Debra J. Saunders

On Fox News Wednesday, Sen. Hillary Clinton told the network's Bill O'Reilly, "If we don't get universal health care, we will continue to bleed money." Funny. The more Washington politicians promise to control health care costs, the higher they go. As humorist P.J. O'Rourke famously said, "If you think health care is expensive now, wait until you see what it costs when it's free."

Clinton and Sen. Barack Obama both promise to provide access to health care for all Americans by mandating that employers provide or contribute to the cost of health plans for employees. Clinton would mandate that all uninsured adults buy health care; Obama has no "individual mandate." Both candidates would offer health care for all children, subsidies for adults and would require insurers to cover everyone, regardless of health.

Somehow they propose to offer and subsidize more health care without raising costs for the majority of Americans who already have it.

What next? Consume more calories, weigh less?

Both Democrats suggest that prevention will contain costs. But as the Washington Post reported last month, with a few exceptions like childhood vaccinations, health economist Louise B. Russell's 1986 work, "Is Prevention Better Than Cure?" found that "prevention activities tend to cost more than they save. Since the book's appearance, her observation has been borne out by studies of hundreds of interventions -- everything from offering mammograms for all women and prescribing drugs to people with high cholesterol to requiring passenger-side air bags in cars and shortening the response time of ambulances."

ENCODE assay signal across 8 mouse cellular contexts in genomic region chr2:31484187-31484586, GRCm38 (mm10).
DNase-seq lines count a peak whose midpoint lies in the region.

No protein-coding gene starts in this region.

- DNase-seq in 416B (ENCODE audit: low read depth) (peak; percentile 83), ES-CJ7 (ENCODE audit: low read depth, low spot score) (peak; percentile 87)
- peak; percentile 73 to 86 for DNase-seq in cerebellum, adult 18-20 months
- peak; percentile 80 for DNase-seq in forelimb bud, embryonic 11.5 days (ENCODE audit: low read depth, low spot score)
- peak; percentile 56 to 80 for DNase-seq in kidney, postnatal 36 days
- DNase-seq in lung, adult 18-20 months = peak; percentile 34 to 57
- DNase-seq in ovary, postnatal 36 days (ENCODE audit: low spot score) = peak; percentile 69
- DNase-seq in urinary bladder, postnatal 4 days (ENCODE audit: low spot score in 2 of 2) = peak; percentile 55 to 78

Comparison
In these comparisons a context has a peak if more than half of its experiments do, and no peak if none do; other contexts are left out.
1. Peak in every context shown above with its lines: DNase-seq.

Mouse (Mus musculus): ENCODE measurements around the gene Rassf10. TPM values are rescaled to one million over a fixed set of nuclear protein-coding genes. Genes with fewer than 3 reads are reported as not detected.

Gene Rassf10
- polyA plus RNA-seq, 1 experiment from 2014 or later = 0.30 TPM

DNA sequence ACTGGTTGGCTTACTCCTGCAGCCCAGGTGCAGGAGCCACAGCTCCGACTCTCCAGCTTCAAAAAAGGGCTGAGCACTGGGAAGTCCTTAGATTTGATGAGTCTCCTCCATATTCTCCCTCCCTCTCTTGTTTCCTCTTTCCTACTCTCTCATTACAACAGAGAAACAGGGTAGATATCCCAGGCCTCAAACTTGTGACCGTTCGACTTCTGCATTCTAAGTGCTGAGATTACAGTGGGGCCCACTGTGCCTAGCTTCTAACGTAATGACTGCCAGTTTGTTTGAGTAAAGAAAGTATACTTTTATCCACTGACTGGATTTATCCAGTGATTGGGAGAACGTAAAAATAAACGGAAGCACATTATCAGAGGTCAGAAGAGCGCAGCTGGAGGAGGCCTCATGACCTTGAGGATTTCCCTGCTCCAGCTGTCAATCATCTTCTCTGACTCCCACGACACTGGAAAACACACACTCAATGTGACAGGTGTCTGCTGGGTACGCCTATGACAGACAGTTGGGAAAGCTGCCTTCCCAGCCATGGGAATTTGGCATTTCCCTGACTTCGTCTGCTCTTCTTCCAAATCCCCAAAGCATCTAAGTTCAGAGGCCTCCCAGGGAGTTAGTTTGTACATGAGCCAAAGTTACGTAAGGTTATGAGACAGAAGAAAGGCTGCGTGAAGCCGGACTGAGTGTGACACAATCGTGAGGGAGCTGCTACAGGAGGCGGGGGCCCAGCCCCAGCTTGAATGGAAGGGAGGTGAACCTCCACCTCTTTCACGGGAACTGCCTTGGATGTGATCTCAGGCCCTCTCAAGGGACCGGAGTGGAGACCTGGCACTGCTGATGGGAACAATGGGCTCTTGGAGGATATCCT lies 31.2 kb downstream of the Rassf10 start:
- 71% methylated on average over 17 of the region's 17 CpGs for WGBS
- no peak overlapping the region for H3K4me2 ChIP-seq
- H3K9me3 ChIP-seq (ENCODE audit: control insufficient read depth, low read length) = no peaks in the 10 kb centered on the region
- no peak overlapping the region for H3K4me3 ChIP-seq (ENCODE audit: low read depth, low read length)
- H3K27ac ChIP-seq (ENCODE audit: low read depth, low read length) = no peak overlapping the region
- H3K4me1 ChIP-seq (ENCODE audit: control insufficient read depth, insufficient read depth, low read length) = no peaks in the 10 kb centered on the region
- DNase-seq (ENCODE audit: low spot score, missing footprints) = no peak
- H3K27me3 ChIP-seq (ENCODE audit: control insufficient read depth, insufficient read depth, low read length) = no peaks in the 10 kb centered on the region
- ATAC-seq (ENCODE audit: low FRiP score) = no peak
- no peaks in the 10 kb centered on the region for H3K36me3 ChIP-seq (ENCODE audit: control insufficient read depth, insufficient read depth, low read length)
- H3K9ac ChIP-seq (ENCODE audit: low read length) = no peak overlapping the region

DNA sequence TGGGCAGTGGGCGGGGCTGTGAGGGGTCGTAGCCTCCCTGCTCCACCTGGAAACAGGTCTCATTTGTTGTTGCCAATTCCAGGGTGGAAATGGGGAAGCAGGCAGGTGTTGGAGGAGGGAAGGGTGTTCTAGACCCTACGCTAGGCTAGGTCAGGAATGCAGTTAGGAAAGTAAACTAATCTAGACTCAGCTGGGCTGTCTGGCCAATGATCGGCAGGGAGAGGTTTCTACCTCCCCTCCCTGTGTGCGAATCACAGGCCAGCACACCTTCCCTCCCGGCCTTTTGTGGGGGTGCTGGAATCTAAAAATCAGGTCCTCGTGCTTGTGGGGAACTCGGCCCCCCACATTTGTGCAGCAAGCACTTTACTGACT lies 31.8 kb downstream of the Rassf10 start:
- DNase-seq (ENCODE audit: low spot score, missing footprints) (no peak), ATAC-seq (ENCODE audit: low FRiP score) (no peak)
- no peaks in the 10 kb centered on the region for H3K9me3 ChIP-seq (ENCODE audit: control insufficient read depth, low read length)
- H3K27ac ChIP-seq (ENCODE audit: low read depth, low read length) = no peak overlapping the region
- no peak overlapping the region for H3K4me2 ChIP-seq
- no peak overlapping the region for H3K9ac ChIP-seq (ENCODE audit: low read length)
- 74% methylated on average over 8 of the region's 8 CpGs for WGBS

Of course, prevention is a wise course. It extends and improves the quality of people's lives. But in the real world, it costs money. And it's worth it.

How can Americans control health care costs? I asked Sen. Tom Coburn, R-Okla., an obstetrician and family medicine physician who prefers to be called Dr. Coburn. He answered that there are two ways to control costs -- through government, a la Clinton and Obama, who will have to rely on federal "micro-managing and (eventual) rationing," or through the marketplace, a la McCain. While the marketplace is not perfect, it beats rationing and bad regulation.

The McCain plan would provide an annual tax credit of $2,500 per individual or $5,000 per family. The idea is to encourage families to buy their own health care plans -- preferably plans that save consumers money when they follow healthy lifestyles and make smart economic choices.

Unlike Clinton and Obama, McCain would not require that insurers cover people with chronic illnesses. Instead, McCain proposes state "guaranteed access plans" for those patients.


Debra J. Saunders


 
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